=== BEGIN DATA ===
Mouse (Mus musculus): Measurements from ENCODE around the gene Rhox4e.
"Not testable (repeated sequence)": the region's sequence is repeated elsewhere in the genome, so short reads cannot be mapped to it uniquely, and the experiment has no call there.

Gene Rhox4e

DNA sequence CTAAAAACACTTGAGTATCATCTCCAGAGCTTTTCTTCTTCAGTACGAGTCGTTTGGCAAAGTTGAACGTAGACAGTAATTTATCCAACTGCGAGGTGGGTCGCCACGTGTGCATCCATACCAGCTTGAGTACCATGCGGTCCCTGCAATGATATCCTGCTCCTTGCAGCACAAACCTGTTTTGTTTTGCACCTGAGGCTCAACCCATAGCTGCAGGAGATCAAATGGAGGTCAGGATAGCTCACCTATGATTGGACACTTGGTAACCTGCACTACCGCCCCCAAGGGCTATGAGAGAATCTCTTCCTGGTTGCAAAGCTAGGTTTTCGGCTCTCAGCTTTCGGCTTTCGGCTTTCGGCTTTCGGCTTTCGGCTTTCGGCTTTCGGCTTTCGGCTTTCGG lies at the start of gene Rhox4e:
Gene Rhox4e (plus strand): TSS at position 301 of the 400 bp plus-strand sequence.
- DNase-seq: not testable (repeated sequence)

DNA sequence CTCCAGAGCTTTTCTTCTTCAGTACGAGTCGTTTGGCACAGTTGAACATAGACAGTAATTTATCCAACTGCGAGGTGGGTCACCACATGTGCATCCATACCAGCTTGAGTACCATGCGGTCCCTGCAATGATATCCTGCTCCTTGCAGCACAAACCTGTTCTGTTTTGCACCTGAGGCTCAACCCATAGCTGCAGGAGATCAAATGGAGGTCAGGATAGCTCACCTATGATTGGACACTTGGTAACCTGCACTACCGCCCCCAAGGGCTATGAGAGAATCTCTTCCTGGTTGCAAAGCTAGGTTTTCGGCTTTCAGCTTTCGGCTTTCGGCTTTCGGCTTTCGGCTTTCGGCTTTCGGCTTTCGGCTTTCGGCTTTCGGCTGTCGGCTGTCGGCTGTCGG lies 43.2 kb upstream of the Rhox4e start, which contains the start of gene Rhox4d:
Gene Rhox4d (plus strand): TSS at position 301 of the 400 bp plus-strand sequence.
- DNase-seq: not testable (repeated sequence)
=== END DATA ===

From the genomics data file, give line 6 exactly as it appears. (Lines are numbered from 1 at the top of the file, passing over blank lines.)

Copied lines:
- DNase-seq: not testable (repeated sequence)